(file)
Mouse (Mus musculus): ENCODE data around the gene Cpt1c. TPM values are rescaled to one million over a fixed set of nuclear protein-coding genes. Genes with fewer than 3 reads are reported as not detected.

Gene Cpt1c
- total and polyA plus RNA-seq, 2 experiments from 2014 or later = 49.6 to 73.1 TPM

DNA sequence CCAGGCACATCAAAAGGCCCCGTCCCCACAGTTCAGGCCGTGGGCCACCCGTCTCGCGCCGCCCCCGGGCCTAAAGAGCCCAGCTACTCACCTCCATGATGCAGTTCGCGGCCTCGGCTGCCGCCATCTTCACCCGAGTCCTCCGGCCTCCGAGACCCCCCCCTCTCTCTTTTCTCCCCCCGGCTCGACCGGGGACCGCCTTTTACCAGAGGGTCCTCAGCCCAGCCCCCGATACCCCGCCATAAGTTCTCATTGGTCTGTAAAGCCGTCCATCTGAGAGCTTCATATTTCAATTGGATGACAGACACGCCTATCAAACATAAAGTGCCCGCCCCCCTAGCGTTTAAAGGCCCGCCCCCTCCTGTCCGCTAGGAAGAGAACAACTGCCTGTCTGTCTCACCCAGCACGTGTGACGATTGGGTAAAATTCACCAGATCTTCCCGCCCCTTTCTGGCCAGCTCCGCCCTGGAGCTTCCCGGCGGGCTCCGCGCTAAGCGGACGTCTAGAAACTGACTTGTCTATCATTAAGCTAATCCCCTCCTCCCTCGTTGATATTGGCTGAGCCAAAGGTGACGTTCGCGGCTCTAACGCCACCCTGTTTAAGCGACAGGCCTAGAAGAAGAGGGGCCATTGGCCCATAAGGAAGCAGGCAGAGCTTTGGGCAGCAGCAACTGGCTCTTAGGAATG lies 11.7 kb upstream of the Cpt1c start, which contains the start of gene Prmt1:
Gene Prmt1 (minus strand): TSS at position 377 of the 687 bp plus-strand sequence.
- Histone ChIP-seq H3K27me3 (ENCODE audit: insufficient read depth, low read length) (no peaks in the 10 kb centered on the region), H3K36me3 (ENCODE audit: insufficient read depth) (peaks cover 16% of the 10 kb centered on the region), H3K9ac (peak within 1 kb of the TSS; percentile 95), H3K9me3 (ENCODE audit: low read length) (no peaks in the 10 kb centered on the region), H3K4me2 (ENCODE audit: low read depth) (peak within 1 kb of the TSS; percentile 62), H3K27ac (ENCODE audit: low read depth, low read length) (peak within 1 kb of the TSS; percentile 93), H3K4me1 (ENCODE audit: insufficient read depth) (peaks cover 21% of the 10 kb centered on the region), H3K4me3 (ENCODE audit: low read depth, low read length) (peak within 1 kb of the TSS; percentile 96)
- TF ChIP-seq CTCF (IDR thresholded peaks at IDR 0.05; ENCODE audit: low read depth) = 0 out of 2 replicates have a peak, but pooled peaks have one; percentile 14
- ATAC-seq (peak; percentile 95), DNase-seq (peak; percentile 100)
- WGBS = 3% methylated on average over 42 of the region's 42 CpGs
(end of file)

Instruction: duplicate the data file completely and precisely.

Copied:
Mouse (Mus musculus): ENCODE data around the gene Cpt1c. TPM values are rescaled to one million over a fixed set of nuclear protein-coding genes. Genes with fewer than 3 reads are reported as not detected.

Gene Cpt1c
- total and polyA plus RNA-seq, 2 experiments from 2014 or later = 49.6 to 73.1 TPM

DNA sequence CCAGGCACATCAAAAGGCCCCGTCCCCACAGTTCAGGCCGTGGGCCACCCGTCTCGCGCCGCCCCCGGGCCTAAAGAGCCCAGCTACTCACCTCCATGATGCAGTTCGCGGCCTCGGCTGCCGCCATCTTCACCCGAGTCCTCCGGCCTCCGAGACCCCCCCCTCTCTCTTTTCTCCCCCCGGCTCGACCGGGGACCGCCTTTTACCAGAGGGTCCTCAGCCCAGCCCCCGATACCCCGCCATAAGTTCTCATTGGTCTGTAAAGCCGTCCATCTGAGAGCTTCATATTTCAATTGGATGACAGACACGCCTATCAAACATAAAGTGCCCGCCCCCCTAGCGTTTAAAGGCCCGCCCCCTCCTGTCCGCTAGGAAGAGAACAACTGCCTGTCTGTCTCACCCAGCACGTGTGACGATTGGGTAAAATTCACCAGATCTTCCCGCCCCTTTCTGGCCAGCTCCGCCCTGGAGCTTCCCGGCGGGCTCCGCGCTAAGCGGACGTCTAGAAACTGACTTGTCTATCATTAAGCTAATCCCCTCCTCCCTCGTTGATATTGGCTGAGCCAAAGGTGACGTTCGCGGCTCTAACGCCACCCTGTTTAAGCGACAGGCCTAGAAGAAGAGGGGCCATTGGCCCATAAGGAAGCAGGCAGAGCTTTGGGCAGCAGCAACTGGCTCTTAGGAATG lies 11.7 kb upstream of the Cpt1c start, which contains the start of gene Prmt1:
Gene Prmt1 (minus strand): TSS at position 377 of the 687 bp plus-strand sequence.
- Histone ChIP-seq H3K27me3 (ENCODE audit: insufficient read depth, low read length) (no peaks in the 10 kb centered on the region), H3K36me3 (ENCODE audit: insufficient read depth) (peaks cover 16% of the 10 kb centered on the region), H3K9ac (peak within 1 kb of the TSS; percentile 95), H3K9me3 (ENCODE audit: low read length) (no peaks in the 10 kb centered on the region), H3K4me2 (ENCODE audit: low read depth) (peak within 1 kb of the TSS; percentile 62), H3K27ac (ENCODE audit: low read depth, low read length) (peak within 1 kb of the TSS; percentile 93), H3K4me1 (ENCODE audit: insufficient read depth) (peaks cover 21% of the 10 kb centered on the region), H3K4me3 (ENCODE audit: low read depth, low read length) (peak within 1 kb of the TSS; percentile 96)
- TF ChIP-seq CTCF (IDR thresholded peaks at IDR 0.05; ENCODE audit: low read depth) = 0 out of 2 replicates have a peak, but pooled peaks have one; percentile 14
- ATAC-seq (peak; percentile 95), DNase-seq (peak; percentile 100)
- WGBS = 3% methylated on average over 42 of the region's 42 CpGs